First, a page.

"When the sun set, they would re-deposit on the surface," Zuber wrote in an email. "When the sun came back up, they would re-mobilize, and when darkness returned, they would re-deposit somewhere else on the surface. 

"This 'random walk' of volatiles would continue until the molecules found their way to a 'cold trap,' that is, a permanently shadowed region."

NASA spacecraft have explored lunar craters for signs of water, and deposits of ice and water vapour have been detected at both poles, but the mapping of the Shackleton crater has thus far, in the words of the study authors, "yielded conflicting interpretations" with regard to the presence of ice.

One 2008 study published in the journal Science found that the crater's albedo indicated there were no ice deposits on the crater floor and that "water-ice may be disseminated and mixed with soil over a small percentage of the area or may not exist at all."

"We obtained a different result than the previous measurement, but the two studies are not totally comparable," Zuber said when asked about the earlier study in an email. "The [2008] paper imaged the crater interior at visible wavelengths and did not detect brightening. In contrast, we detected brightening within the crater, albeit at infrared wavelength."

Topography a clue to crater's history

The authors of the recent study say that although the new measurements are not definitive proof of the presence of ice, they do offer an "unprecedented topographic characterization" of the Shackleton crater that past radar mapping and optical imaging has not.

They also provide insights into how lunar craters are formed and how their geometry and composition has changed over time.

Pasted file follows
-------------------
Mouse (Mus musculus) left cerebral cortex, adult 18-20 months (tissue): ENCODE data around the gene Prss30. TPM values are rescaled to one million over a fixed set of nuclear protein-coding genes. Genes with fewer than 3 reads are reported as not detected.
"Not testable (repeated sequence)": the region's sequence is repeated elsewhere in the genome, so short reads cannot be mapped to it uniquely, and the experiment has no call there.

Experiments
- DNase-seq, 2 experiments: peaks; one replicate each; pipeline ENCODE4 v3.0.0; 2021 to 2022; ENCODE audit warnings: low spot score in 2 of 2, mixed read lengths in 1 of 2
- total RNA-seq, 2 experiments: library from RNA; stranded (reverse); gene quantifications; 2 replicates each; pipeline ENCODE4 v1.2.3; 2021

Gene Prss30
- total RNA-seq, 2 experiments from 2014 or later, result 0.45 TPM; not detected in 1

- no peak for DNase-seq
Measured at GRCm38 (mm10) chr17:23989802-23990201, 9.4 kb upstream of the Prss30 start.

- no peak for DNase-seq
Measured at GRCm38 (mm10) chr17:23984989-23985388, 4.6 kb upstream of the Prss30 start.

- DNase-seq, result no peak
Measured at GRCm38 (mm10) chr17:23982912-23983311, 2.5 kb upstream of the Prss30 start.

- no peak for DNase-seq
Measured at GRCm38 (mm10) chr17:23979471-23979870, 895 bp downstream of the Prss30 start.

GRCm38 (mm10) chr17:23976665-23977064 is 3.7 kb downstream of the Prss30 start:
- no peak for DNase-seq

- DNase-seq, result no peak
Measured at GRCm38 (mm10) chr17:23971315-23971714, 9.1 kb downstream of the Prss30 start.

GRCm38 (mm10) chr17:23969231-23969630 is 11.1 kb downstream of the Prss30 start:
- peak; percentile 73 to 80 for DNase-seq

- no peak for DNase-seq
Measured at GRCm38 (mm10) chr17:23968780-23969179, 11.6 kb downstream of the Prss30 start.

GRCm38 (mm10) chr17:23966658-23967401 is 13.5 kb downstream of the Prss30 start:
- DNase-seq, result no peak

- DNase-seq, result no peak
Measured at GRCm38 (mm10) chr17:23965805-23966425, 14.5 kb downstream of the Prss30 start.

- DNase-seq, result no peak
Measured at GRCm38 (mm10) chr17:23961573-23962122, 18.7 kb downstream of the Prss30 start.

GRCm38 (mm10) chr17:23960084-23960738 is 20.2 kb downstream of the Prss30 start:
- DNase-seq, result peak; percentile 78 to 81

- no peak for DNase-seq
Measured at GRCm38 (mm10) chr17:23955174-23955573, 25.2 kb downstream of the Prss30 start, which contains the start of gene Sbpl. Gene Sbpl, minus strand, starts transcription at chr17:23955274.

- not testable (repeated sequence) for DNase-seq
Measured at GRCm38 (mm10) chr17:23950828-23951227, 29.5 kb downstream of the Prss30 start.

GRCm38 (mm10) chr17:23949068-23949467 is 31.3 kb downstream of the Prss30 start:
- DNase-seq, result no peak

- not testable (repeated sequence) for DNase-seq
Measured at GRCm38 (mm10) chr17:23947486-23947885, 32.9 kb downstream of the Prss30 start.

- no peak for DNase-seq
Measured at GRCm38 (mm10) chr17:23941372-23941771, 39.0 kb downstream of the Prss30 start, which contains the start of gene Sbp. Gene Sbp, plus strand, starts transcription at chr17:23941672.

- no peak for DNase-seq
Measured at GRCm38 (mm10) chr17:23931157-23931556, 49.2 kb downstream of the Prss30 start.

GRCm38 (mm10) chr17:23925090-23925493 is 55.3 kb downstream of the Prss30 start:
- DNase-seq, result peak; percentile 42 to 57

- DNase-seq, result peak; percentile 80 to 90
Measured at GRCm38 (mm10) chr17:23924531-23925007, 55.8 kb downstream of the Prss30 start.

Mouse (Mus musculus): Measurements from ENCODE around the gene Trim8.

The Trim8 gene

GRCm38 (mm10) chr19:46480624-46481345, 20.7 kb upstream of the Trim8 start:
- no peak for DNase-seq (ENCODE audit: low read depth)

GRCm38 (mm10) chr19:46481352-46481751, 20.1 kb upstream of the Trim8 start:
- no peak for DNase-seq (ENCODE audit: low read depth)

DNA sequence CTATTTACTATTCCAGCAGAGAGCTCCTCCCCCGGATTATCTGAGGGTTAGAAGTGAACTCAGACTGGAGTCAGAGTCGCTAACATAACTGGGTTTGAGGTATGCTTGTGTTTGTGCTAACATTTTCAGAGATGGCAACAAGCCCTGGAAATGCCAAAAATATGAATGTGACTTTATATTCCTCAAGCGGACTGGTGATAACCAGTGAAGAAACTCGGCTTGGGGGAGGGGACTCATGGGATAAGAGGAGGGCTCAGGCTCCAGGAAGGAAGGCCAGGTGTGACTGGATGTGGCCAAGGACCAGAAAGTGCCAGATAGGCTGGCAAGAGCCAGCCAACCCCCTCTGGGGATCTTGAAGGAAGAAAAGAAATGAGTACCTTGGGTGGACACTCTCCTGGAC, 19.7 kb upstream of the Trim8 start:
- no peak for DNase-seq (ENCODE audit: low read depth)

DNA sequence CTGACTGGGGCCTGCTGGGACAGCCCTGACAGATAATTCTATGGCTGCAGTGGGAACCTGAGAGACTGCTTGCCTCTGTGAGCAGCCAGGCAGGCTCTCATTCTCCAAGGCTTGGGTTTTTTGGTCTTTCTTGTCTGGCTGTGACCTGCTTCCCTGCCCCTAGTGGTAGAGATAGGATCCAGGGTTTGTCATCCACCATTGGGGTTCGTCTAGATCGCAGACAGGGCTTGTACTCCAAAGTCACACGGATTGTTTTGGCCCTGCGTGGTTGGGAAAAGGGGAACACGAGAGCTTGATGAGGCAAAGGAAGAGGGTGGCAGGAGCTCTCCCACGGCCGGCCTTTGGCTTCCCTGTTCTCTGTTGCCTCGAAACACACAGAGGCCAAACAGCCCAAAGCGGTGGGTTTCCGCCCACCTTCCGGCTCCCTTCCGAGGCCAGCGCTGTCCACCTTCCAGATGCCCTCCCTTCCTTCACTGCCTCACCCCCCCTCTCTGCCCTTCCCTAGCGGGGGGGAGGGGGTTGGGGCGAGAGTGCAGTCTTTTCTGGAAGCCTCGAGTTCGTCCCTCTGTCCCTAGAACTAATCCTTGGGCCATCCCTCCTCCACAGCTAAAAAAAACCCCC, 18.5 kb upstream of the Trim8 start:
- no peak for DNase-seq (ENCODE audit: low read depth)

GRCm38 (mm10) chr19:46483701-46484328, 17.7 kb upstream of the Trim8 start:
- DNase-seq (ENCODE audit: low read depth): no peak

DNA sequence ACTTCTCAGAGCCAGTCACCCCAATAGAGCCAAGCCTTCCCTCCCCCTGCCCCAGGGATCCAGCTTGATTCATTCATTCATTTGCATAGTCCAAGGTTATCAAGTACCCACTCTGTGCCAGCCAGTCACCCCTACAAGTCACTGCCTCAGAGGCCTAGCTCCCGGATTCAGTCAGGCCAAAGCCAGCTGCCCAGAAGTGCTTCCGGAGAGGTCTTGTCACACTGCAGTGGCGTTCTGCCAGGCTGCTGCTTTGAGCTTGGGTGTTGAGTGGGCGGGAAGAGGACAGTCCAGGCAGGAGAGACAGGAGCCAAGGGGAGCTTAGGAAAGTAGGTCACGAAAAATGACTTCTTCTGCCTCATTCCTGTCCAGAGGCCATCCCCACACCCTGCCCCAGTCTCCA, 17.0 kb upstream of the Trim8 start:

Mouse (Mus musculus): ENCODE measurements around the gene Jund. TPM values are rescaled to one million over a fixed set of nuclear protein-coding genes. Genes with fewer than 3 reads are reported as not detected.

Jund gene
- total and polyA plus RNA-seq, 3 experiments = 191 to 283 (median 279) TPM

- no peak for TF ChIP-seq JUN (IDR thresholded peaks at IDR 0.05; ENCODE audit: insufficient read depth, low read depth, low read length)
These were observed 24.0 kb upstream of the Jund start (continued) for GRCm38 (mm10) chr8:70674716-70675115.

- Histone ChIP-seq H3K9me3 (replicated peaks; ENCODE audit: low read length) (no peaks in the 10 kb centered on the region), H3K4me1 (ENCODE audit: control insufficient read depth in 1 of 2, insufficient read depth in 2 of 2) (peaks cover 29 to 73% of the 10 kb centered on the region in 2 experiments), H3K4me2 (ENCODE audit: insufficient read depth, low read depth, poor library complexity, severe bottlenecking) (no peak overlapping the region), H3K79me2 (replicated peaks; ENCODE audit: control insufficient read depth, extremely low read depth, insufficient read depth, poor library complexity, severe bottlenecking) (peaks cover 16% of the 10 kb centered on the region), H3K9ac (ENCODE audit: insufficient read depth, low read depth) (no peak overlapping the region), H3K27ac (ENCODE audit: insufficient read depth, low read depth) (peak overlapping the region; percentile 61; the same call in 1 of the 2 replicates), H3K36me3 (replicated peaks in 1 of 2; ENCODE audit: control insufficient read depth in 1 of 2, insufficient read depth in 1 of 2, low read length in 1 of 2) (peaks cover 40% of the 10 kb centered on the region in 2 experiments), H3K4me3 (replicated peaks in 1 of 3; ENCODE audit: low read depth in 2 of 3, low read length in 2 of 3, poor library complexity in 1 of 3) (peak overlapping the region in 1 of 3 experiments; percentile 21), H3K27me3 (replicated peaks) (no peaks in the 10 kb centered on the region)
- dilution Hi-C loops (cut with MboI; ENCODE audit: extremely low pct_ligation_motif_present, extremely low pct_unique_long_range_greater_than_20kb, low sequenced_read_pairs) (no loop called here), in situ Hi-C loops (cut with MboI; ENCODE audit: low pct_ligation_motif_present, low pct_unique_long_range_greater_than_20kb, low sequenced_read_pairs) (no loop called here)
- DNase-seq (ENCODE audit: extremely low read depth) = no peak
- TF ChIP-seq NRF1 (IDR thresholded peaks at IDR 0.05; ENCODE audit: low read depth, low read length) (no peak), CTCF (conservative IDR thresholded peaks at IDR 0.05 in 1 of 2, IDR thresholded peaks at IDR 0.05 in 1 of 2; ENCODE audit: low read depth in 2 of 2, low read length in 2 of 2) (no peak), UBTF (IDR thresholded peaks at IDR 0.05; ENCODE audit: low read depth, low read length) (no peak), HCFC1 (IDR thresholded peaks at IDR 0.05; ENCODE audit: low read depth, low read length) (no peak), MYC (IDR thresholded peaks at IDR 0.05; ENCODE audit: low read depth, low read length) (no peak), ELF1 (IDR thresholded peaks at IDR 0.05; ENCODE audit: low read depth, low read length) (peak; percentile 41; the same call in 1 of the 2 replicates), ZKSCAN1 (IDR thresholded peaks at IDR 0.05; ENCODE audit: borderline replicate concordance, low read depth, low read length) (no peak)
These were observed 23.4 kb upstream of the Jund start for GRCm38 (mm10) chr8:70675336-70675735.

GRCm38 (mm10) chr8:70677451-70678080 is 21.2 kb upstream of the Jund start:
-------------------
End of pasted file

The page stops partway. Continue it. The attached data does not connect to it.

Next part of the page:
While measuring the light absorption inside the crater, the study authors found that the crater walls were even brighter than the floor. Since those parts of the crater are occasionally illuminated by sunlight, they figured the brightness was not likely to be caused by the presence of ice.

"We suspected that there was more than one process involved in the brightening when we noticed that the walls were brighter than the floor," Zuber said. "If the brightening were due only to water ice, we would expect the floor to be at least as bright and probably brighter than the walls.

"This is because water ice would be expected to migrate to the coldest, darkest place in the crater, which is the floor."

Instead, the researchers determined that the crater walls were brighter because they were younger than both the crater rim and the floor.

"This is because there have been landslides and other downslope movement on the walls that covered up wall craters," Zuber said. "When material falls downslope, it exposes fresher, brighter material from below."

The older soil and indentations on the walls were likely sloughed off and covered up during the various seismic shake-ups the moon experiences when it collides with other celestial bodies or is affected by the Earth's gravitational tides, the authors said.

The findings are published in Wednesday's edition of the journal Nature.